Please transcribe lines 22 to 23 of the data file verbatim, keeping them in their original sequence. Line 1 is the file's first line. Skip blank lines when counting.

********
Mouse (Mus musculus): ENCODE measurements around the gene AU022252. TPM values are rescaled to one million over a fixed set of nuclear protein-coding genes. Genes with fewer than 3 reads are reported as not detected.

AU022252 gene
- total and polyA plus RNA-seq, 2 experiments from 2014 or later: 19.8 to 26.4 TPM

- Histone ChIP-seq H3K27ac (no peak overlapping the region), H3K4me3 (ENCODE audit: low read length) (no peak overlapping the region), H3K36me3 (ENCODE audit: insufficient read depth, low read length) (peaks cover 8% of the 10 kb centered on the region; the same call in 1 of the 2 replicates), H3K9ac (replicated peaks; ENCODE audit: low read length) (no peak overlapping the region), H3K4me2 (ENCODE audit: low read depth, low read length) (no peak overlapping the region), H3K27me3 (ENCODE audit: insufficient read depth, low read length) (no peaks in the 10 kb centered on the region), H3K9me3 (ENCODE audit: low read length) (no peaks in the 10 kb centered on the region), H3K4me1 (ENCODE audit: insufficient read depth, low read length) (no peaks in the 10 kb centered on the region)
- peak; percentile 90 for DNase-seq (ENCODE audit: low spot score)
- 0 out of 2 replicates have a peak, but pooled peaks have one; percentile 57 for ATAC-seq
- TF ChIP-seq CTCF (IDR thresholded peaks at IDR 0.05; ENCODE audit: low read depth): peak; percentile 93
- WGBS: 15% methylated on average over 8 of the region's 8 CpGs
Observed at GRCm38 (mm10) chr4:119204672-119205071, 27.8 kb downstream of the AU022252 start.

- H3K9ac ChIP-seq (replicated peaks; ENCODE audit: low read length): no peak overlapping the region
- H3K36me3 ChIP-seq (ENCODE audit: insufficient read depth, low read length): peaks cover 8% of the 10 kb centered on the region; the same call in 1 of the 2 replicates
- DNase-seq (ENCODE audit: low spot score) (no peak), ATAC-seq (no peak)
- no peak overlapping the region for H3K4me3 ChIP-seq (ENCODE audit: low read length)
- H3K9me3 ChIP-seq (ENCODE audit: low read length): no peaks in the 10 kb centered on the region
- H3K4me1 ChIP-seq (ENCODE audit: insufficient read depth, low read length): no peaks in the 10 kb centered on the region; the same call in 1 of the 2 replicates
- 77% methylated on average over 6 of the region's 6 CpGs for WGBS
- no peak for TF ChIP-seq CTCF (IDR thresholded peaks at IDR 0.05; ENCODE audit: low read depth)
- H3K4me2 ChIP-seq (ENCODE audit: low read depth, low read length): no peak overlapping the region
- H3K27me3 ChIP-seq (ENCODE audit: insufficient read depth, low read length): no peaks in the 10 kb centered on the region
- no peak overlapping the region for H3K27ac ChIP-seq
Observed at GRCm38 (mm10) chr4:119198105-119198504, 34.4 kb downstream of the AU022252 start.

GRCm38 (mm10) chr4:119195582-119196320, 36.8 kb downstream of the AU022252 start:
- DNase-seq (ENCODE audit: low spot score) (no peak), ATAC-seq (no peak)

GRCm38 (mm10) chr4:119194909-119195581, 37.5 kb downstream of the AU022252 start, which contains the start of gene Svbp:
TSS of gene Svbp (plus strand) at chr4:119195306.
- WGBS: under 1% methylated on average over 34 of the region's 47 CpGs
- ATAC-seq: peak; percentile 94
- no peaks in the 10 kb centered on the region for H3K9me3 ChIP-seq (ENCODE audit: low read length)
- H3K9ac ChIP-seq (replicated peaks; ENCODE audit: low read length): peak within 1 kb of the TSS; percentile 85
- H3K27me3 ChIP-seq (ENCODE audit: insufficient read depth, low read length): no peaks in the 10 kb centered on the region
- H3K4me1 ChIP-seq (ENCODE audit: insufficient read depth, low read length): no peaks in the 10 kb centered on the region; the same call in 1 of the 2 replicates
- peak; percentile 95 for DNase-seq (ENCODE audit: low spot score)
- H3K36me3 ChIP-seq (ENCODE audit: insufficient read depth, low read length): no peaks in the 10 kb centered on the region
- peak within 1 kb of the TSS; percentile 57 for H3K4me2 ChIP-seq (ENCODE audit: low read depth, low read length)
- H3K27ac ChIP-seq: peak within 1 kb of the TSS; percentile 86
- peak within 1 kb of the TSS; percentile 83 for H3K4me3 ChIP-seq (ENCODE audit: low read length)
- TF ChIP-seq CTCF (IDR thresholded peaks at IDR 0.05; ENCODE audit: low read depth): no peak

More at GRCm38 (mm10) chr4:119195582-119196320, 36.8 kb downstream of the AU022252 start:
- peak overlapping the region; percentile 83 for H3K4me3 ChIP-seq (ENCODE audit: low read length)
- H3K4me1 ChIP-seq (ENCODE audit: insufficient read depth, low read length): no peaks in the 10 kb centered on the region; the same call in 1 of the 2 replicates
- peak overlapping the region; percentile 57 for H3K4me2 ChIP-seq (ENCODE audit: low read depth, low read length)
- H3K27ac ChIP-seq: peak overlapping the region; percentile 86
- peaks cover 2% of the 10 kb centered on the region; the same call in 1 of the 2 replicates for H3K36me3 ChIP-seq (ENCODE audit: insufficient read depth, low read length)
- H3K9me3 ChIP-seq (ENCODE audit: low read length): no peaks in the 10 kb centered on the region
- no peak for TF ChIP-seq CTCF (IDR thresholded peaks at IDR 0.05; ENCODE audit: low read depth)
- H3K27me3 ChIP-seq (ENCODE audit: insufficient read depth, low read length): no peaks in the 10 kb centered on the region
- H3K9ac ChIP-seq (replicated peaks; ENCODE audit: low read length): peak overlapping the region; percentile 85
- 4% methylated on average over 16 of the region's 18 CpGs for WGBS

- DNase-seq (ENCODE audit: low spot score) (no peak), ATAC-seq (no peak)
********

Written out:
GRCm38 (mm10) chr4:119195582-119196320, 36.8 kb downstream of the AU022252 start:
- DNase-seq (ENCODE audit: low spot score) (no peak), ATAC-seq (no peak)